Cattle ranchers in New Mexico are up in arms over a new federal insurance policy that they purchased under the belief that it would provide them with drought protection, but that isn’t helping them because satellites are reporting that there is still too much “greenness” in the state.
The primary problem is that there isn’t any grass for the livestock to consume. In fact, this year the conditions are so devastating that cattle ranchers have been selling their animals in record numbers because they can’t afford to purchase their feed.
The insurance policies in question were an element of a New Mexico pilot program in which seven other states are also participating. It is run by the Risk Management Agency of the USDA, and is based upon satellite imagery measurements that produce a report on a “greenness index”.
According to executive director Matt Rush of the New Mexico Farm and Livestock Bureau, the main struggle is that the information produced by the satellites – which calculates all of the “biomass”, which includes weeds and trees in its greenness index – has been reporting that New Mexico is still green enough, even though there is an extreme drought.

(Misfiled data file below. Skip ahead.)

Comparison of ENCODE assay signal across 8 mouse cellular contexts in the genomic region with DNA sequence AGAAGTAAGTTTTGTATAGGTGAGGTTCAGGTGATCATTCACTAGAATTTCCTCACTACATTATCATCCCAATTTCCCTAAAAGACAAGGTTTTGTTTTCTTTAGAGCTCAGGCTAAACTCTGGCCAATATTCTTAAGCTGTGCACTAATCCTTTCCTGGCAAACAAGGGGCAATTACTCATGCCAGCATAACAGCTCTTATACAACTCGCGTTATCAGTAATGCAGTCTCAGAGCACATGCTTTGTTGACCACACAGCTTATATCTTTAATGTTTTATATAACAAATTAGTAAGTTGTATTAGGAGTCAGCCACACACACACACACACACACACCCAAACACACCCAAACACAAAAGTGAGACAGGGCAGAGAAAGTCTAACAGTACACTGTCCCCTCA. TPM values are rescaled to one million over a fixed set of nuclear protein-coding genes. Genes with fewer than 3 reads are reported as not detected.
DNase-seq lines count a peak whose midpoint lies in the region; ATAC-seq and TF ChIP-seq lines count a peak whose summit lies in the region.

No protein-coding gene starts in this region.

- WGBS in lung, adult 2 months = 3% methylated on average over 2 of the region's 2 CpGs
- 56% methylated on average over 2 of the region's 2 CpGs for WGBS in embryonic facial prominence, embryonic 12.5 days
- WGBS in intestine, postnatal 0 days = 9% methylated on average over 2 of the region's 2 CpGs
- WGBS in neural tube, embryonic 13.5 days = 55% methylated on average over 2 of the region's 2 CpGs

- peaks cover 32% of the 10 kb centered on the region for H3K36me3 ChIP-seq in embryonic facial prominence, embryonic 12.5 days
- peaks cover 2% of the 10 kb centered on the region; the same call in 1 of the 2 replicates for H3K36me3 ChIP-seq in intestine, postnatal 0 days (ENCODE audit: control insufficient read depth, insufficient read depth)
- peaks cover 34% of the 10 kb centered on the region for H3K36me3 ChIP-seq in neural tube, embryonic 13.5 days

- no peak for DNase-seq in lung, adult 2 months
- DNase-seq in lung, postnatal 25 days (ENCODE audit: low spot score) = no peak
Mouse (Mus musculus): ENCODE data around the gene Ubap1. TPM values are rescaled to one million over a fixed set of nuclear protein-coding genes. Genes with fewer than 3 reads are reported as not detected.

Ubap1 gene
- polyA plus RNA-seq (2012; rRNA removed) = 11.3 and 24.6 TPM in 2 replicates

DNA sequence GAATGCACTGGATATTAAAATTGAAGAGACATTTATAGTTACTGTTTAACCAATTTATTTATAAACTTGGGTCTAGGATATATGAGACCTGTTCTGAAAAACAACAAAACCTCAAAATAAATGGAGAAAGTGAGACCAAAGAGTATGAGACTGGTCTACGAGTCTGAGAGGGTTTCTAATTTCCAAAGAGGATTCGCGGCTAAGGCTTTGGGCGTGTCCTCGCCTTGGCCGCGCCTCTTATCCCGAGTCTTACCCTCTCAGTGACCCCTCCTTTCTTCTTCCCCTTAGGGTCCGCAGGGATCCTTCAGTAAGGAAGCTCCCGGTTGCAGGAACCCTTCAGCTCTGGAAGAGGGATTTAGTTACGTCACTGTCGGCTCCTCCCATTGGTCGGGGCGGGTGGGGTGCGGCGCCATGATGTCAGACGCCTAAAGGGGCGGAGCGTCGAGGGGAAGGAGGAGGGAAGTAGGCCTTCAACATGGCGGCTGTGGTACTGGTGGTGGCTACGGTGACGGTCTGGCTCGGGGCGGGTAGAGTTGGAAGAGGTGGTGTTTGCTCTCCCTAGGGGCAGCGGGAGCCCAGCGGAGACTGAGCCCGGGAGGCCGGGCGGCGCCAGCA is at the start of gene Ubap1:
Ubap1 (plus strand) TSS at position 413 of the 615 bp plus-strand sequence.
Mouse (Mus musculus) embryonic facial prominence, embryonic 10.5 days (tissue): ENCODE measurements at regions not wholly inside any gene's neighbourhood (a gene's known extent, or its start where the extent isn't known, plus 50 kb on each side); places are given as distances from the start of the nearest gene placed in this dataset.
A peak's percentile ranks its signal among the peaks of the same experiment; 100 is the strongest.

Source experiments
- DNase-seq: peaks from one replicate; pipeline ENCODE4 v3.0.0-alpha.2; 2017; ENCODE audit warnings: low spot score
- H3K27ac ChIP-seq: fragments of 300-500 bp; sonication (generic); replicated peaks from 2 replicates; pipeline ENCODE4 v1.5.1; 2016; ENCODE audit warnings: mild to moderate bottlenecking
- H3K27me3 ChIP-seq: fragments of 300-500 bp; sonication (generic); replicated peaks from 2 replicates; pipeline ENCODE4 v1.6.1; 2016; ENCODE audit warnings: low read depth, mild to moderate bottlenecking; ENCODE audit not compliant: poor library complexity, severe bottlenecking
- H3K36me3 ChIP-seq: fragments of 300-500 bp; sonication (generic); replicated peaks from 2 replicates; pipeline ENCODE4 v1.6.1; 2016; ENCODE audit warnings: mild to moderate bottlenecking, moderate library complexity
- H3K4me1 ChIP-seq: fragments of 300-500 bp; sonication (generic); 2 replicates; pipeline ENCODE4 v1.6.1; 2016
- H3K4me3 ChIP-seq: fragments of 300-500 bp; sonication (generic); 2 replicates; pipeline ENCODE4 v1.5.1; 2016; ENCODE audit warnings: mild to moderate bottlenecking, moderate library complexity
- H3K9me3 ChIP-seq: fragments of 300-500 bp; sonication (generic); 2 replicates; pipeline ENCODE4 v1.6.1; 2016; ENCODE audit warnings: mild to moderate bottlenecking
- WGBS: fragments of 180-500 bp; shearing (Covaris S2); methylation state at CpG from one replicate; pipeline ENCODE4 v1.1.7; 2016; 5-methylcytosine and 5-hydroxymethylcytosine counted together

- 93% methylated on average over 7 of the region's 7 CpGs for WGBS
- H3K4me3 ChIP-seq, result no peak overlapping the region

A rancher in the state named Leon Porter, who just bought a $12,000 policy in order to protect his 17,000 acres located north of Corona in the middle of the state is in the centre of the drought, but he has yet to see a single penny from his policy. He stated that “I just think there is so much fraud behind it. I’m so frustrated with it.”
Rush explained that approximately 95 ranchers purchased this insurance last September in order to protect their farms, and now that they face “a record drought and they are being denied coverage.”